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Extra4/28/2009 9:00 AM ET

Study: Spending habit hard to break

Americans may be saving more, but in many cases that's because they have less to spend, research suggests. And lessons on frugality may be forgotten once the recession eases.

By Catherine Holahan
MSN Money

Think the recession has turned spendthrift Americans into a nation of penitent savers? Think again.

A new survey prepared for the National Foundation for Credit Counseling, released Tuesday, indicates many Americans are spending less only because they have less to spend, not because of a new urgency to save. And those who are cutting back don't plan to for long.

The foundation, or NFCC, also reported that:

  • Nearly a third of Americans are without savings of any kind outside retirement plans.
  • A full one-third had not saved anything in the past year for retirement either.
  • One in four had paid at least one bill late in the past year.
  • 28% of those with a mortgage said they were unaware of the terms.

Of those spending less, about 45% said they saw their newfound thrift as temporary and planned to recapture their old lifestyles once the economy improved.

"We were interested to see if this new savings religion was going to stick," NFCC spokeswoman Gail Cunningham says. "And frankly, I found it pretty interesting that, basically, it was split down the middle. Some people said, 'I have had it with this overspending, and frugality has become fun.' But almost an equal number said, 'I am going to go back to my old ways.'"

Spending less does not mean saving more

In fact, many Americans who were spending less had not willingly abandoned their old ways. Although 57% of Americans surveyed by the NFCC said they were cutting back, much of that decrease may have been because less money was coming in.

Disposable incomes have steadily dropped as the unemployment rate has skyrocketed. The latest figures from the Bureau of Economic Analysis show a 0.4% drop in disposable income in February from the previous month, accounting for inflation, and a 4.2% savings increase. That savings increase is huge considering that about four years ago, Americans were saving basically nothing.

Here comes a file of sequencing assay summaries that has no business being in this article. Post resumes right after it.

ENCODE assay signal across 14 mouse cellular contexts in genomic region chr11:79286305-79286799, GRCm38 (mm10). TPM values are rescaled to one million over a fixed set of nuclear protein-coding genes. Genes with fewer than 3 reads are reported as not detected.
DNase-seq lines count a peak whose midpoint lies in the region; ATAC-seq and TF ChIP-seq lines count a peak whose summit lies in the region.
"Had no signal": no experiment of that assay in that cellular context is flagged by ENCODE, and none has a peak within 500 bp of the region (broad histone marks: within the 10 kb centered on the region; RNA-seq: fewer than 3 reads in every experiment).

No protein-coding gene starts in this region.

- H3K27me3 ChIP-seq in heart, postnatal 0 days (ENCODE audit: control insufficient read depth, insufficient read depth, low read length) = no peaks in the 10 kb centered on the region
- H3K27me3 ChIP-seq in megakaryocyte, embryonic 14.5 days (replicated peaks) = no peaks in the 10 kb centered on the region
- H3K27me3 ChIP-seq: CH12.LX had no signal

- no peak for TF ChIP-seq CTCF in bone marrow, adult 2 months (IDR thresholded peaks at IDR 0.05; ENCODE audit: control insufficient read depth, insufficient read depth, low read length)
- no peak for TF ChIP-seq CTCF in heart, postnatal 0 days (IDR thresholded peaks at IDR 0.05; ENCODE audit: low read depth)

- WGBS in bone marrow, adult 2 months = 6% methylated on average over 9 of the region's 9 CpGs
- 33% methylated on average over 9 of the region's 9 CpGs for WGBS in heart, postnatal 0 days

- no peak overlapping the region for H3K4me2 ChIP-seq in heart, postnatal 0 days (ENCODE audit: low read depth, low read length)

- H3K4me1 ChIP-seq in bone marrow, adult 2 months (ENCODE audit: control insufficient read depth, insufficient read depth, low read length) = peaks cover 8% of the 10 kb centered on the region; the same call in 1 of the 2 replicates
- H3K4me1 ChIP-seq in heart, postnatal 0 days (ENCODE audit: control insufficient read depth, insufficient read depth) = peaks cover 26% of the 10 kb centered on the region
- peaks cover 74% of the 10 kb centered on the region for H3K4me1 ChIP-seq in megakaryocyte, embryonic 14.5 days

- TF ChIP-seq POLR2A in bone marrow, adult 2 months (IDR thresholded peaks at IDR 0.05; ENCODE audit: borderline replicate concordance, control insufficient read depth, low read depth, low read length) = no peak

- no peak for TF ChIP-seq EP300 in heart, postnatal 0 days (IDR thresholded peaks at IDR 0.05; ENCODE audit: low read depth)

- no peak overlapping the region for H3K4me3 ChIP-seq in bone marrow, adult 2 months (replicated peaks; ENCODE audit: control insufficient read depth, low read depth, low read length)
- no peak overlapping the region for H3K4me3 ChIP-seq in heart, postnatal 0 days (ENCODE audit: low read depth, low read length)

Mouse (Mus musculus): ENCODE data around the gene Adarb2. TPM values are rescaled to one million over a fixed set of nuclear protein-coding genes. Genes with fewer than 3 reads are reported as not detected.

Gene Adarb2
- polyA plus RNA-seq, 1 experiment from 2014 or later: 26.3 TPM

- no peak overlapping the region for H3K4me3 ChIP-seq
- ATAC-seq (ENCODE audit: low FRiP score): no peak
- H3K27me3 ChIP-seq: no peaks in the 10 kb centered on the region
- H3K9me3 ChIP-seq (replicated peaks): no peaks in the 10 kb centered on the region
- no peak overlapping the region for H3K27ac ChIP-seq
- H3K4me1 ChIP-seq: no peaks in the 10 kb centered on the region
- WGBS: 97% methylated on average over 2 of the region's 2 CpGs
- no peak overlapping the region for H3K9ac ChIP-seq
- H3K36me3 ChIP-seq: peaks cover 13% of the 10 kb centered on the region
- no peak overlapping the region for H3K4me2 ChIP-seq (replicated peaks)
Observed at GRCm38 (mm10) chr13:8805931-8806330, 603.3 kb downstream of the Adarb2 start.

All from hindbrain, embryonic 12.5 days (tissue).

But a lag in reporting may mean the government is understating the income drop and overestimating the resulting savings rate. Madeline Schnapp, the director of macroeconomic research at TrimTabs Investment Research, says nationwide income has dropped between 3% and 4% compared with this time last year. As a result, the personal savings rate is basically flat, and that's largely only because of tax refund checks, she says.

"We view consumer balance sheets to be in much worse shape than traditional government resources," Schnapp says.

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Problems coming home to roost

Ignorance: One reason consumer balance sheets are in such a mess is because Americans simply don't pay much attention to them, Cunningham says. Only about 42% of those surveyed said they pay close attention to where their money goes.

Homeowners hadn't paid much attention to the fine print, which had surprised more than a quarter of them with unexpected interest rates, payments for private mortgage insurance or other mortgage terms.

When the NFCC asked people to rate their knowledge of personal finance, 41% admitted that it was no better than average. Yet few said they had done much to enhance their understanding of how to manage their money.

"People were blind to the most basic investment schemes," Schnapp says.

Continued: Bad debts and early credit

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